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by Stephen Downes
March 30, 2010

Making tech communities welcoming
Let me welcome this Tuesday with a nice post from Juliette Culver on making newbies welcome. "Value people for more than just their technical prowess," she writes. "Yes, I join communities because I want other people with whom to discuss technical things, but I want to belong to a community were relationships about more than just that, and people care in some small way about each other beyond that." Juliette Culver, Weblog, March 30, 2010 [Link] [Tags: none] [Comment] [Tweet]

LifeLine checks body vitals, keeps status updated on cellphone or PC
This is a great invention that produces the sort of feedback that leaders to healthier behaviours. "The 'LifeLine' is a health monitoring system that can be worn around your wrist like a bracelet to monitor your heart rate, blood sugar levels, body temperature, and so on." That said, it's not enough to simply display data on a nearby computer - I want it analyzed and stored, and I want it sent (with my approval of course) to emergency responders if my health goes south. Naresh Chauhan, The Design Blog, March 30, 2010 [Link] [Tags: none] [Comment] [Tweet]

Thoughts On Anya Kamenetz and the Open Education Movement
"If we are not careful," warns Michael Feldstein, "open education may actually end up reinforcing economic divides." He explains, "It's easy for those of us in the open education movement to see our work in opposition to proprietary technology companies, proprietary textbook companies, and the gatekeepers in the university system. But it's not the 'evil' LMS companies, or the 'evil' textbook companies, or the 'evil' administrators and bureaucrats that are failing these students. It is all of us." Really? Even those working in the edupunk movement - the subject of this post - who are doing everything they can to throw open the gates of learning to all comers? Even the people trying to free learning from the shackles of publishers and vendors that are trying to destroy public education and lock down all learning content? I would like to have it explained to me in what way it is "all of us". What are we not doing? Michael Feldstein, E-Literate, March 30, 2010 [Link] [Tags: , , ] [Comment] [Tweet]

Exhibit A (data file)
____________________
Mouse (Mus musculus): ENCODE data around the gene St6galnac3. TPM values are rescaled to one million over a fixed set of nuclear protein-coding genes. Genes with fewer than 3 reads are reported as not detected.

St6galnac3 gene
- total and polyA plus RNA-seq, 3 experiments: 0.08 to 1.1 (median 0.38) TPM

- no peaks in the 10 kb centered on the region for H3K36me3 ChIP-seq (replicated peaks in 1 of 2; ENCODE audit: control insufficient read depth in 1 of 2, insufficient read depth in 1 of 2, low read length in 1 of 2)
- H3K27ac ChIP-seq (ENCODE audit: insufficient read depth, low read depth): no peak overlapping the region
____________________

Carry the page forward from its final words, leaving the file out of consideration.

Taking Stock: Lifelong Learning in Canada 2005–2010
The Canadian Council on Learning has delivered a major report that is, frankly, alarmist. Reading it this afternoon, it is hard to reconcile its dire warnings with the fact that Canadian students perform as well or better than those in pretty much any other nation. Look at the chart on page 25 of this document, for example - the one with Canada on the bottom row, with "no - no - no ..." listed in the set of indicators. Do any of the nations listed above surpass Canada in PISA results? No! And CCL provides no good evidence to support the contention that their remedies (see p.24) - a national strategy for PSE, acknowledged and accepted goals, benchmarks, and ratings ladders, a quality-assurance system a qualifications framework and system of accreditation, among others - will actually improve learning. You look at nations that have these things - like the U.S. - and their educational systems are in crisis. The CCL's oft-stated an unsupported desire to centralize, measure and manage out educational system is a recipe, if not for disaster, then most certainly for mediocrity. Paul Cappon, Canadian Council on Learning, March 30, 2010 [Link] [Tags: , ] [Comment] [Tweet]